Source:
http://www.clerkmaxwellfoundation.org/WranglersWhatBecame2008_1_24.pdf
James
Inman (1776-1859) was an English mathematician, professor of mathematics at the
Royal Naval College, Portsmouth. He was born at Tod Hole in Garsdale, the
younger son of Richard Inman and Jane Hutchinson. He was educated at Sedbergh
Grammar School and St John's College, Cambridge, graduating as Senior Wrangler
in 1800.
He was Astronomer on HMS Investigator under Captain Matthew
Flinders charting Australian waters in 1803-4. While on board the East Indiaman
Warley for his return to Britain, he participated in the Battle of Pulo Auro.
Here he temporarily commanded a party of Lascar pikemen. He was ordained in
1805 when he gained his MA. Three years later he received an appointment as
Professor of Nautical Mathematics at the Royal Naval College. In 1821 he
published Navigation and Nautical Astronomy for Seamen; these nautical tables
remained in use for many years. In the third edition (1835) he introduced a new
table of haversines (the term was his coinage) to simplify the calculation of
distances between two points on the surface of the earth using spherical
trigonometry.
At his suggestion, in 1810 the Admiralty established a
School of Naval Architecture; the Admiralty also appointed Inman its first
Principal. At the same time as teaching in the school and publishing
mathematical texts for the use of his pupils, he translated a French text on
the architecture of shipbuilding, and continued his own studies, gaining his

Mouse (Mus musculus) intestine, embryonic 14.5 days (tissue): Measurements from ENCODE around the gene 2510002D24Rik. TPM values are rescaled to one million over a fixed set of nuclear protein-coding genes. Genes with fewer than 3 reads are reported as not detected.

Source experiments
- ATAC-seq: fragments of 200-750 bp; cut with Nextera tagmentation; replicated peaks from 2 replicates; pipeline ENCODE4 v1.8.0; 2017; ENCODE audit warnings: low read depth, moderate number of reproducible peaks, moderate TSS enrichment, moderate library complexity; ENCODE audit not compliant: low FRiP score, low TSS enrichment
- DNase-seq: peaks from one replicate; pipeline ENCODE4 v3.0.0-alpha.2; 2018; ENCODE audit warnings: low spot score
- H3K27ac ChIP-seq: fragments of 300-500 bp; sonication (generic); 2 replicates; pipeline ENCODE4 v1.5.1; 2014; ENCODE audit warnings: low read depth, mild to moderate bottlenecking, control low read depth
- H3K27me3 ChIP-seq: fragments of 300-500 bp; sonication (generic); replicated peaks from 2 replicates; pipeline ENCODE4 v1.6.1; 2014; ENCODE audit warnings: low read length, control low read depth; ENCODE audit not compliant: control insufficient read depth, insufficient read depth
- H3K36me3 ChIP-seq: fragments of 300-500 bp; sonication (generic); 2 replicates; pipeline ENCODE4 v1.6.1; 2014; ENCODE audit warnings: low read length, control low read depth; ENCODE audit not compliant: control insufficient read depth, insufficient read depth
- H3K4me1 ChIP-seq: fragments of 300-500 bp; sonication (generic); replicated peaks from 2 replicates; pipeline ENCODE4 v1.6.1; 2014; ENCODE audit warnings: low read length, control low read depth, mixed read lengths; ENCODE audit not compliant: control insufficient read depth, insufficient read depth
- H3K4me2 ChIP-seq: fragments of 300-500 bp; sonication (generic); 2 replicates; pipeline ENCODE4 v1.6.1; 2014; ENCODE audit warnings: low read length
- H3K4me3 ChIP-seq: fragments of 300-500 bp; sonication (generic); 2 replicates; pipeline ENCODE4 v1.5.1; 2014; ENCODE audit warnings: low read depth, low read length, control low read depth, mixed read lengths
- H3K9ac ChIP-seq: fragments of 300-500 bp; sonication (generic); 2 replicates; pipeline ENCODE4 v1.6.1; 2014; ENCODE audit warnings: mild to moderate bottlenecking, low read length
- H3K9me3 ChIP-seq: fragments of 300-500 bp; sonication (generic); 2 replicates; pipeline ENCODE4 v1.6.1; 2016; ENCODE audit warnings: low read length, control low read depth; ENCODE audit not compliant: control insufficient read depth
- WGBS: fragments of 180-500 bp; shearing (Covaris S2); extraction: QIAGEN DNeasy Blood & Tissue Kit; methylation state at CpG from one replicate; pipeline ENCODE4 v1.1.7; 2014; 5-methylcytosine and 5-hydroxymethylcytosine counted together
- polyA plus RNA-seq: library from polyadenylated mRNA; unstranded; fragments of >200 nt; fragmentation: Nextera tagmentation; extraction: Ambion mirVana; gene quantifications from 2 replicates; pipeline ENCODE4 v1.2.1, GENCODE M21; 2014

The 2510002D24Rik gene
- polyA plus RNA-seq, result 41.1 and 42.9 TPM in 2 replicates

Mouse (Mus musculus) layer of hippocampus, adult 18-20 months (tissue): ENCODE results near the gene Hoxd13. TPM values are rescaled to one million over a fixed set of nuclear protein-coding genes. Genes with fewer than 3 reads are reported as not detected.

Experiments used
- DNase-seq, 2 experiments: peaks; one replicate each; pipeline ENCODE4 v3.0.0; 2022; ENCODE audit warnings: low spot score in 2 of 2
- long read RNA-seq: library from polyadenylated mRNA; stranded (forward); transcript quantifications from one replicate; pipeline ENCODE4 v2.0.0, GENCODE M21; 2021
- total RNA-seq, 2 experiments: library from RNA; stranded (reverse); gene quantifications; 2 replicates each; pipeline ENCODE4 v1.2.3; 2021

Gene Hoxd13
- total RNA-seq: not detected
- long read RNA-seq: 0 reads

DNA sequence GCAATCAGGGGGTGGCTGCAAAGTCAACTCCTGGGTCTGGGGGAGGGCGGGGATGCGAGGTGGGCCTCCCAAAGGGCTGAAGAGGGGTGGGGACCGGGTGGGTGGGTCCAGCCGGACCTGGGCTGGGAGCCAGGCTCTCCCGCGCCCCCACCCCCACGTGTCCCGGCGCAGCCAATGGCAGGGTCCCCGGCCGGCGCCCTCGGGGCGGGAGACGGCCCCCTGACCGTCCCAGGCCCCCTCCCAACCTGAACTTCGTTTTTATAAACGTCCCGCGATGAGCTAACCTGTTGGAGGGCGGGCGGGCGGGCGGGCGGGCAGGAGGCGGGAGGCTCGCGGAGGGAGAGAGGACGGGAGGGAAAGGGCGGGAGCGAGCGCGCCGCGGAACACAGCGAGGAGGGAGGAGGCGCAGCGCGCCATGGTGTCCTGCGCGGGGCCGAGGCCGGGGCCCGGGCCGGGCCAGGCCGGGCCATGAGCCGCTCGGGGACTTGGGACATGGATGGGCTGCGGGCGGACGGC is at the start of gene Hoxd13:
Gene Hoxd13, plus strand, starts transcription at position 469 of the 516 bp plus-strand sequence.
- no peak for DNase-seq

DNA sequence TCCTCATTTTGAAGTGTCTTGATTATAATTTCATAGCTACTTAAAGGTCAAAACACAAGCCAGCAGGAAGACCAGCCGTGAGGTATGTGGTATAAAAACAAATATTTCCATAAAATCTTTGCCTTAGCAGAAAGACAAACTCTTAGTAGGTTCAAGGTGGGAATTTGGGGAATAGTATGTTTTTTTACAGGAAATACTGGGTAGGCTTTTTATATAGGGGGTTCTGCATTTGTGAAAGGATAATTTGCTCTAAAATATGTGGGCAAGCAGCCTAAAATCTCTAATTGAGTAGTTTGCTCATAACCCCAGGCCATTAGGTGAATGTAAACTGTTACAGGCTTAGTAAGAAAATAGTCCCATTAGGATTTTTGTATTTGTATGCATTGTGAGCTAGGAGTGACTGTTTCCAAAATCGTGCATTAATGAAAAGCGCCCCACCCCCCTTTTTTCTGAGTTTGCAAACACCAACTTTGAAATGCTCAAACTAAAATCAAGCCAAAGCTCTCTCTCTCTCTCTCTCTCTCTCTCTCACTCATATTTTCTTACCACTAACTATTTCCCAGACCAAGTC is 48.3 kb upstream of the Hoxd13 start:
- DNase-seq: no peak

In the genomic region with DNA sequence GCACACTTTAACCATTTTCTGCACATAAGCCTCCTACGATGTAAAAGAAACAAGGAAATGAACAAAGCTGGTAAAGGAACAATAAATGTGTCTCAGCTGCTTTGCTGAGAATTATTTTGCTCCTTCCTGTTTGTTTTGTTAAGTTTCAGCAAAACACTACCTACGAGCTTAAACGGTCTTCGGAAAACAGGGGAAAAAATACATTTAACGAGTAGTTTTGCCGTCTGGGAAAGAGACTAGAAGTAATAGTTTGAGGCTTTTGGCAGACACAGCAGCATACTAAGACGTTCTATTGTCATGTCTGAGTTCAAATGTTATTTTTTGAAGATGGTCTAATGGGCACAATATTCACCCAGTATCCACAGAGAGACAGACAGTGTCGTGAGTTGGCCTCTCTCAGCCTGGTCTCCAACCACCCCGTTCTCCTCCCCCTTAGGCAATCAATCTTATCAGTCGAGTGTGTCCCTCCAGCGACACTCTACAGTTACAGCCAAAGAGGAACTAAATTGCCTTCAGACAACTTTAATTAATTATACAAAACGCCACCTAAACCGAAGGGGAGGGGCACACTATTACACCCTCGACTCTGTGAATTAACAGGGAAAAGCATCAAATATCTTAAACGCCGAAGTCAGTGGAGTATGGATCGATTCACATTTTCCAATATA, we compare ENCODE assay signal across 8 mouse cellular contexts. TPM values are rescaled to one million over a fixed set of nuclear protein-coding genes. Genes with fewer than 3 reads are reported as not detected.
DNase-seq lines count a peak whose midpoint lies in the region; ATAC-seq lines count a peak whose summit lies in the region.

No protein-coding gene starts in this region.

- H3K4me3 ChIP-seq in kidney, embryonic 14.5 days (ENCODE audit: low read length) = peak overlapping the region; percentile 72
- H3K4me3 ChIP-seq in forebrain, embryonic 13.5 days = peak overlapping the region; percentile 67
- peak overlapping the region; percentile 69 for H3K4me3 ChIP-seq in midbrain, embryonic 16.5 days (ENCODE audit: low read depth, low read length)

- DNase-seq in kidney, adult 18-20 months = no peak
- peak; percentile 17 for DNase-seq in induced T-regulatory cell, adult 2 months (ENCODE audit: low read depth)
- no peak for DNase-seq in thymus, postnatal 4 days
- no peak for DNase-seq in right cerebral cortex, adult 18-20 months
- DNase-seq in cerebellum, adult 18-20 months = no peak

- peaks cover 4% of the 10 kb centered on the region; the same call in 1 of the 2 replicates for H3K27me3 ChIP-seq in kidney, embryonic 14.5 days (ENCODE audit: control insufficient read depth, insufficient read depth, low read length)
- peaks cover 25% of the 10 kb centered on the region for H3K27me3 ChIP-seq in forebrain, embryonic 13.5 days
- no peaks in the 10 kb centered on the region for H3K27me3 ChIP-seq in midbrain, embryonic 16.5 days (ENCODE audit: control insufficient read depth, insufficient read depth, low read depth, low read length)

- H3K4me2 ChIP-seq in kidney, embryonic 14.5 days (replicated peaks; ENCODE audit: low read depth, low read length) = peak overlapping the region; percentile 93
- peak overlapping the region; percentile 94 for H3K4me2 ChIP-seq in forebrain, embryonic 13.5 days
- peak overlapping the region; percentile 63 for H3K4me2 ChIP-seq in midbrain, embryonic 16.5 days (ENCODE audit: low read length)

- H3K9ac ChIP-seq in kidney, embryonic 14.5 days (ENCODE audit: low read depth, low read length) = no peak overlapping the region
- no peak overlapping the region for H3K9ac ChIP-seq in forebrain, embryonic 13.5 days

doctorate in Divinity in 1820.
He retired in 1839, but continued living
in Portsmouth until his death twenty years later. His wife Mary, daughter of
Richard Williams, vicar of Oakham, Rutland, was a direct descendant of Hannah
Ayscough, the mother of Sir Isaac Newton.
Footnote: Senior Wrangler. During the one hundred and fifty
seven years (1753-1909) in which the results of the Cambridge Mathematical
Tripos were published in order of merit and divided by class of degree into
Wranglers (1st Class), Senior Optimes (2nd Class) and Junior Optimes (3rd
Class), great prestige attached to those students who had come out in the top
two or three places. The securing of the top position as Senior Wrangler was
regarded, at the time, as the greatest intellectual achievement attainable in
Britain and the Senior Wrangler was fêted well beyond Cambridge and
accorded pre-eminent status among his peers - indeed years in Cambridge were
often remembered in terms of who had been Senior Wrangler in that
year.
Source: http://en.wikipedia.org/wiki/James_Inman |